He’s really gone.

My son died.
I know this isn’t news to any of you; however, some days it feels like new news to me. Like, I can’t honestly believe he’s gone. He’s really, really gone. 

Thank God for the saved voicemails and the YouTube videos he did because I can’t believe how long it’s been since I heard his voice or that laugh that starts at the bottom of his toes and works its way all through his body. It’s contagious. Was contagious. 

It’s been a million days since I talked to him or ran my hands through his hair telling him he needed a haircut. It’s been a million more since I told him I loved him and he smiled back at me with that twinkle in his eye. 

Some days I think I’m going to walk into his bedroom and expect to yell at him for how messy it is. And yet, when I walk in his room this morning, it’s neat and tidy and I sit down to work at my desk like he never lived in this room. 

My son died. 
He’s really, really gone. I try so hard not to look back at that fateful day, but every bit of it is burned into my brain and I relive all of its horribleness over and over again. And my heart feels shattered in a million pieces again and again.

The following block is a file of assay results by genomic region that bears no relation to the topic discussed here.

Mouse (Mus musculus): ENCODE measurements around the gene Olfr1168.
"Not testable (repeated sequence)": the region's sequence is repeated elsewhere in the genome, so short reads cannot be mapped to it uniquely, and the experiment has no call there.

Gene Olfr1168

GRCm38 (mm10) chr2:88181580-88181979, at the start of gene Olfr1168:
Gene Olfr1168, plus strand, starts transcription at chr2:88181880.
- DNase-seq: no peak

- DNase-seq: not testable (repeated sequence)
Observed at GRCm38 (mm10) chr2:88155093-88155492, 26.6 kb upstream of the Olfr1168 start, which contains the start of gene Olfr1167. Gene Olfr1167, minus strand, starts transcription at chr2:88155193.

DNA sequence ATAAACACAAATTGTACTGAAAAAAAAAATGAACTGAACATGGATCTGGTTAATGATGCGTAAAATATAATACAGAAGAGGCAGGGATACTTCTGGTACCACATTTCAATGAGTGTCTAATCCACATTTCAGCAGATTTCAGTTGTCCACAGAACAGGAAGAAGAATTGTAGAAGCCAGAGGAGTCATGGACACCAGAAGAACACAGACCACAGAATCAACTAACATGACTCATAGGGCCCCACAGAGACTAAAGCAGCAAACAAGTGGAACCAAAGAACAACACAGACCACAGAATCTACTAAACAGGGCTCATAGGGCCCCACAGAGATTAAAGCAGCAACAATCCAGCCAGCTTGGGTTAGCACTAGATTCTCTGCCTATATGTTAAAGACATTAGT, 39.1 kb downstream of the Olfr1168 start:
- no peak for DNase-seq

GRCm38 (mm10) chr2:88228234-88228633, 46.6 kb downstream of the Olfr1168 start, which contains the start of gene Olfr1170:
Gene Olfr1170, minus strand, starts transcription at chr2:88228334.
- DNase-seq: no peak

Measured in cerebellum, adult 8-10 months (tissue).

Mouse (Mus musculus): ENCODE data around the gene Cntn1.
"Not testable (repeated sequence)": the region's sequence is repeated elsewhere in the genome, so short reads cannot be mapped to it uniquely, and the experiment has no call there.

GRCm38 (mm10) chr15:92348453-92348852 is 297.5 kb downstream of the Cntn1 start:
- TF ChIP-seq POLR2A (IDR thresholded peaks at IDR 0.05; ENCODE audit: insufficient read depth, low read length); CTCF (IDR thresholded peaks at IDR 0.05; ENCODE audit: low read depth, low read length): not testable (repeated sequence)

Coulda, woulda, shoulda. Regret and forgiveness tangled up in this mess that looks vaguely in my head like a ball of Christmas lights gone bad.

How can this be? He’s gone. He’s really, really gone.  

Sometimes I sit in front of his gravestone and trace the letters on his name. It’s like I am willing him back to life and if I just touch his name, say his name out loud, then poof it will magically all be okay again. But it’s not. It never is. 

Talking to that stone just isn’t the same. Dammit. It’s all different and wrong. It shouldn’t be this way. And, yet, it is. 

My Nikolai is gone. He’s really, really gone. 

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